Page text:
I Don’t Want To Bring You More Bad News, But . . . 

In a New York Times column I read last evening, Nicholas Kristoff said he was wondering why “so many millions of Americans watched Trump for four years, suffered the pain of his bungling of Covid-19, listened to his stream of lies, observed his attacks on American institutions — and then voted for him in greater numbers than before?” 

 I’ve been puzzling over this too. In Tom Friedman’s column in the same newspaper, Friedman quoted Harvard Law School professor Michael Sandel, who gave this answer: “Democrats need to address the sense of humiliation felt by working people who feel the economy has left them behind and that credentialed elites look down on them.”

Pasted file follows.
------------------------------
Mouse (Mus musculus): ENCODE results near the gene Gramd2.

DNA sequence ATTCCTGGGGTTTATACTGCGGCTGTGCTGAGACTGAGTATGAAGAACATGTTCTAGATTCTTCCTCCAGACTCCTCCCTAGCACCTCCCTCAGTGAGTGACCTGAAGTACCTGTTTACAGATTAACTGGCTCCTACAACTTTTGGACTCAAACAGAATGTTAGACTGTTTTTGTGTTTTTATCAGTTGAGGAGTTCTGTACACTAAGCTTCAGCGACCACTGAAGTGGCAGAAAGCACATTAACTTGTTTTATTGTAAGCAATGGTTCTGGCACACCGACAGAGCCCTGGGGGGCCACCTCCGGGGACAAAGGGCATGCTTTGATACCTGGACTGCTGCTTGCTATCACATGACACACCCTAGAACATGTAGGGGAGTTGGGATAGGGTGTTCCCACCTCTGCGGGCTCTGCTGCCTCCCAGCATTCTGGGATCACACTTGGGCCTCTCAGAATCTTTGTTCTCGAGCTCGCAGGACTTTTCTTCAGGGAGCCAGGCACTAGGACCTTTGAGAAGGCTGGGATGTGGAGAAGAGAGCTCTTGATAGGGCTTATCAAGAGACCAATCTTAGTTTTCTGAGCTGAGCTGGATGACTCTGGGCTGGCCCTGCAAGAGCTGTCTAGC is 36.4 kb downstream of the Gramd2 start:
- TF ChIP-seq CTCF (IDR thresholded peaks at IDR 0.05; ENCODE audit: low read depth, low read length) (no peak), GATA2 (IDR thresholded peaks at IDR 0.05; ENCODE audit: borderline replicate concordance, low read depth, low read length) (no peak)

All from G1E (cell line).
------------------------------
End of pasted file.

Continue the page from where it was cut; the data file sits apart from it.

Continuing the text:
Ironically, it’s been mostly Republican politicians, including Trump, who have “left them behind.” If Democrats controlled both houses of Congress and the presidency, they could address grievances of this nature with constructive legislation and change perceptions of millions of voters, but it’s almost certain that Republicans will control the senate and block any legislative initiatives that might reflect favorably on Democrats. This ugly dynamic is likely to endure for the foreseeable future.